Then at 8:30 Constance Bennett and Kenneth McKenna star in Sin Takes a Holiday (1930), a romantic comedy with Bennett as Sylvia, a secretary to divorce lawyer Gaylord (McKenna). Gaylord has a very active social life and is currently involved with Grace (Rita La Roy), a woman whose third husband is suing her for divorce and naming McKenna in the lawsuit. Angered he proposes marriage to Constance under a arrangement whereby she is allowed to live where she likes. So she goes to Paris where she meets Reggie (Rathbone). He falls for her and wants to marry her, begging her to get a divorce. But Sylvia loves Gaylord and returns. Though she comes into conflict with Grace, everything works out fine. Though the story is rather ho-hum, it’s nice to see Rathbone, who usually either plays villains or detectives, as a dashing ladies man.

June 15: At 4:30 pm, it’s Jimmy Cagney is one of his best early films, Picture Snatcher (1932), as a photographer who’ll stop at nothing to get his photo. Based in part on New York Daily News photographer Tom Howard, who took the immortal photo of murderess Ruth Snyder being executed in the electric chair at Sing Sing. Cagney always brings a verve and life to his pictures that always make for enjoyable viewing.


There is seemingly something for everyone in this month’s selection of psychotronic movies.

June 1: From Monogram, it’s Violence airing at 8:15 am. Ann Mason (Nancy Coleman) is a reporter investigating a group called The United Defenders purportedly supporting American servicemen, but is actually a front headed by Neo-Nazis. When they kill a war veteran who threatened to leave, Mason is hot on their trail. However, while on the way to deliver a roll of film to her editor, Ann’s taxi is involved in a crash arranged by the Neo-Nazis, who suspected her. The crash leads to amnesia and Ann believes one of the Neo-Nazis is her husband. It gets even crazier from there. Also in the film are Michael O’Shea, Sheldon Leonard, Emory Parnell, and John Hamilton (Perry White). As with all Monogram product, it is a Must See.

June 2: From England comes the 1958 crime drama Hell Drivers (noon), a film that has developed a solid following among British cinephiles. Stanley Baker stars as Tom Yately, an ex-con in need of a job. He signs on as a driver delivering gravel for a shady trucking company. Drivers are expected to deliver a minimum of 12 loads a day; anything less and they’re fired. It’s push the pedal to the metal and safety be damned. Tom’s nemesis is Red (Patrick McGoohan), the company's lead driver. Their mutual hatred leads to the film’s climax. Besides Baker and McGoohan, the film boasts a stellar cast that includes Sean Connery, Herbert Lom, Peggy Cummins (Gun Crazy), Wilfred Lawson, Sid James, Jill Ireland, and David McCallum. Hell Drivers was directed by Cy Endfield, who got his start in Hollywood directing shorts for MGM, and later features for Monogram. The film has that Monogram feeling about it as most of the time goes towards furthering the action. Endfield was blacklisted in 1952 for supposed Red connections and went to England to continue his career.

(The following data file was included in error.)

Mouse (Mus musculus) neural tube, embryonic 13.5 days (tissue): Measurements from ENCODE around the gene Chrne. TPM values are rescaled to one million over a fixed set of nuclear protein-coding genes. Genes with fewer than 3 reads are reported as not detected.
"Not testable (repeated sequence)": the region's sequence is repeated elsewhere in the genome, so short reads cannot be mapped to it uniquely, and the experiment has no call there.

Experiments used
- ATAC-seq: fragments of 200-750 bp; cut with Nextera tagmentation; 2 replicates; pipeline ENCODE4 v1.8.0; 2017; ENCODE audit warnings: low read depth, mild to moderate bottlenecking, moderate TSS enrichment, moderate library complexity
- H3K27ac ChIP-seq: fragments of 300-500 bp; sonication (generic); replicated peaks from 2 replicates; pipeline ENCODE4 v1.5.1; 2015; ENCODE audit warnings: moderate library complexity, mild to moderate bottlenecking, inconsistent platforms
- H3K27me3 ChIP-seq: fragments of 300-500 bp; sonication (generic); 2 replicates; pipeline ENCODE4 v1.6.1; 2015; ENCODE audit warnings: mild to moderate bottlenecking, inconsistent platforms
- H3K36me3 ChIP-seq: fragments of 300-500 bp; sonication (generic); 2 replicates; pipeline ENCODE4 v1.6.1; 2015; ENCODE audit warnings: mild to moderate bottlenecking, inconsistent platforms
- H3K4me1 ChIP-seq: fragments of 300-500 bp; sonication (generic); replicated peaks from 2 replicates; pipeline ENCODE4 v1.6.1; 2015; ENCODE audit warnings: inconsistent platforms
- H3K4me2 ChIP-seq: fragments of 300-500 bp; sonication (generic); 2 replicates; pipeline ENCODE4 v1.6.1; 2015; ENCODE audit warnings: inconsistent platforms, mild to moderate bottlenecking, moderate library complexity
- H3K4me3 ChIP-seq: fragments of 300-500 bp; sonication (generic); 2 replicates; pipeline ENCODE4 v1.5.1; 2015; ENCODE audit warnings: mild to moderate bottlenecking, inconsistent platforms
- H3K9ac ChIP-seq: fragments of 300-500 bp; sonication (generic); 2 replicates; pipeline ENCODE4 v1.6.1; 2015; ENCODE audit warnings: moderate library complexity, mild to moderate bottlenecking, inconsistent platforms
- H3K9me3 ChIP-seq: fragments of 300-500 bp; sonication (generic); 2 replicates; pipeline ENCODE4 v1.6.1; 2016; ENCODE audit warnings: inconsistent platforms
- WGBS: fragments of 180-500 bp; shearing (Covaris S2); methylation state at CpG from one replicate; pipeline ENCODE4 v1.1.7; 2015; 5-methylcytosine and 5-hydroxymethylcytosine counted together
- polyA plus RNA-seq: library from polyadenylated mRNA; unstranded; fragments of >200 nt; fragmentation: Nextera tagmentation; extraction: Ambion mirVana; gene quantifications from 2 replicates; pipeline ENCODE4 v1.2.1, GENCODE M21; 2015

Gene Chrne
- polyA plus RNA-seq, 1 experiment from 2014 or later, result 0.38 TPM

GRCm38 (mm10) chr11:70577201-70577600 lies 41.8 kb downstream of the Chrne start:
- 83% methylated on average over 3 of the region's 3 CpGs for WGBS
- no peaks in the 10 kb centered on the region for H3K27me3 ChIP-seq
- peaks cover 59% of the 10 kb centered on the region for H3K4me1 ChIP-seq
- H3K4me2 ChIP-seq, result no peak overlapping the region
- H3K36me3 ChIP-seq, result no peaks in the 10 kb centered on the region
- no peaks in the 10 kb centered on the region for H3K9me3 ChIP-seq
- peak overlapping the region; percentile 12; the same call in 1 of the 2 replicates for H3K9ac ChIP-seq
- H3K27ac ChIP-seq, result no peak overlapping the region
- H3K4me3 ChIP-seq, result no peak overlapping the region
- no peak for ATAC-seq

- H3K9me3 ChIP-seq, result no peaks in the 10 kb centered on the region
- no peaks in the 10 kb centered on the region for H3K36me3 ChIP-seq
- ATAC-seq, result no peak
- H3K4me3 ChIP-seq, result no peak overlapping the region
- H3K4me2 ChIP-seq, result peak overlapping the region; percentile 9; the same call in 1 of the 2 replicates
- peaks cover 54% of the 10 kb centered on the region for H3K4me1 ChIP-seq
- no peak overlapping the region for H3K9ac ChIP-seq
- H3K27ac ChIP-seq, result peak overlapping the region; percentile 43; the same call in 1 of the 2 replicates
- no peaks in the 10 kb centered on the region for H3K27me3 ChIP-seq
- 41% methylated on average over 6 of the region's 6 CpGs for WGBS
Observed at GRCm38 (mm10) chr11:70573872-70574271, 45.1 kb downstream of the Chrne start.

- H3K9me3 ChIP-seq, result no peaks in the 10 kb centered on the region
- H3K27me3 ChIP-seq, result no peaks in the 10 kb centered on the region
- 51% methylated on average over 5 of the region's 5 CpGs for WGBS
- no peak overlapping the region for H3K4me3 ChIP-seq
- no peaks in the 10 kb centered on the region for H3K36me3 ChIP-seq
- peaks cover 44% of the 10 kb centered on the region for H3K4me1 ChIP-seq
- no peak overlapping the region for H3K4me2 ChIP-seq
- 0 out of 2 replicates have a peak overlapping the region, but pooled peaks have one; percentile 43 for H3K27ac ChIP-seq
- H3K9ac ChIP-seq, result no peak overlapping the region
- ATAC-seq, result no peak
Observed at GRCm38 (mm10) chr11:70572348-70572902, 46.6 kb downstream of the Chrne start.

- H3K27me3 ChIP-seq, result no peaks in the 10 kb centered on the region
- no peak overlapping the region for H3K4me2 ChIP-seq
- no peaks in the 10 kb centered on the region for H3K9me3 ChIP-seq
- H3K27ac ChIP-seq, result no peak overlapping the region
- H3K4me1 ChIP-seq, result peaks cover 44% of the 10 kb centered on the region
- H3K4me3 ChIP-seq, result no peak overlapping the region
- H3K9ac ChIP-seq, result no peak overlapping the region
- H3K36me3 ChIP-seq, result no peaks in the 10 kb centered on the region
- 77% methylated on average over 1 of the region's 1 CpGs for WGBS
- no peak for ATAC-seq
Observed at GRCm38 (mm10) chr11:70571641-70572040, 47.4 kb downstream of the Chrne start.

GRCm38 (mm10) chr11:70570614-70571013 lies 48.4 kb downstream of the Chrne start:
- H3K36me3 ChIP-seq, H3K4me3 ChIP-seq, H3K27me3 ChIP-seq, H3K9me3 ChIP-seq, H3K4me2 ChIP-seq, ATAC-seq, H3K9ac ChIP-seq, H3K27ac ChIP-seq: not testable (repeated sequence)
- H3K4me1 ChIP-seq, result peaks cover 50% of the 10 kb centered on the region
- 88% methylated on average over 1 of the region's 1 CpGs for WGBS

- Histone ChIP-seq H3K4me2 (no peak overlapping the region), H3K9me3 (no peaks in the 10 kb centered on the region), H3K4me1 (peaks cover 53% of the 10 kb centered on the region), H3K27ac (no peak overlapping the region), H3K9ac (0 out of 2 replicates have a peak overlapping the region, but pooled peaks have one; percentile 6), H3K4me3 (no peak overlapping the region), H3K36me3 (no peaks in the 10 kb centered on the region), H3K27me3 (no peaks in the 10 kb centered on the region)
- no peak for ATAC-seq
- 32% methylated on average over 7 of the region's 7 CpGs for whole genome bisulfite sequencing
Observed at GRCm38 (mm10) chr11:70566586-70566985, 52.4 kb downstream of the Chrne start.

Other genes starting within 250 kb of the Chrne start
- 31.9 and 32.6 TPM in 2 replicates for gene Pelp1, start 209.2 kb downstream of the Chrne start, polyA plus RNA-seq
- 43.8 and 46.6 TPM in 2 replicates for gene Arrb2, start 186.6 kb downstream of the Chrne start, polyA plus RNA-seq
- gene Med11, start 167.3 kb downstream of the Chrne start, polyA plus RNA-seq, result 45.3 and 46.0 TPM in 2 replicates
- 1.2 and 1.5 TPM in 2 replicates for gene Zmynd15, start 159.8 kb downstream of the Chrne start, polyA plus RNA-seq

June 4: The 1936 serial Ace Drummond begins with Chapters One and Two, followed by The Bowery Boys in Crazy Over Horses (1951) as they get mixed up with race horses and a gambling racket. 

At midnight, Roy Scheider and Helen Mirren star in 2010 (1984) the sequel to 2001: A Space Odyssey. The plot concerns a joint U.S./Soviet space mission investigating a mysterious monolith orbiting Jupiter. It’s followed at 2:15 am by The Church (1989), a giallo from Italian director Michele Soavi about a priest who fights a demon that has taken over his church. Finally, at 4 am, it’s The Devil’s Bride (1968) as Christopher Lee tries to save the soul of his friend Simon (Patrick Mower), who has fallen victim to the charming evil of devil cult leader Mocata (Charles Gray). 

June 8: The classic MGM thriller Night Must Fall is airing at 11:30 am, starring Robert Montgomery as a charming psychopath/serial killer who worms his way into the household of Dame May Whitty and her niece Rosalind Russell.

June 9: At 11:45 am comes a most unusual movie from MGM and director William Wellman, The Next Voice You Hear (1950). It stars James Whitmore and Nancy Davis as an average Los Angeles couple who are startled one night to hear the voice of God broadcasting over their radio. Other people across the city are also hearing God, and God manages to straighten out Whitmore’s family. It’s the ultimate message picture from producer Dore Schary.

June 10: An afternoon of psychotronic films begins at 2:00 pm with the Willis O’Brien animated The Black Scorpion from 1957, about huge scorpions, unleashed from their underground den following a volcano eruption, that are causing havoc in Mexico. Richard Denning and Mara Corday star. 

At 3:45 pm, it’s The Killer Shrews (1958) from Texas media mogul Gordon McLendon and producer Ken “Gunsmoke” Curtis. A well-meaning – but mad – scientist has produced giant shrews on his isolated island. It's filmed on Lake Dallas, Texas. Catch the MST 3000 version instead, especially when you figure out the “shrews” are really big dogs with fake fangs and fur. 

It’s crooks versus a spiderlike monster in Beast From Haunted Cave (1959), airing at 5:00 pm. It’s from Roger Corman’s The Filmgroup, so no further explanation is necessary. Look for Frank Sinatra’s nephew, Richard, as one of the gang.

At 6:15, Hammer Studios takes the stage with the 1966 The Reptile, starring Jacqueline Pearce as a woman who has been turned into a horrible monster by snake worshippers in Borneo.

June 11: The morning kicks off with Roger Corman’s The Wasp Woman (1960) at 6:45 am, followed by the preposterous Queen of Outer Space (1958) at 8:00 am. At 9:00 am, it’s Chapters 3 and 4 of Ace Drummond, and at 10:30, The Bowery Boys play football for their college in Hold That Line (1952).

June 13: Basil Rathbone stars at 4:00 pm in a film that was a staple of Chiller Theater years back, but which is rarely shown nowadays, The Black Sleep (1956). Basil is a mad doctor looking to cure his wife’s coma and has experimented on quite a few victims along the way. With Bela Lugosi, Lon Chaney, Jr., and Tor Johnson all in non-speaking roles.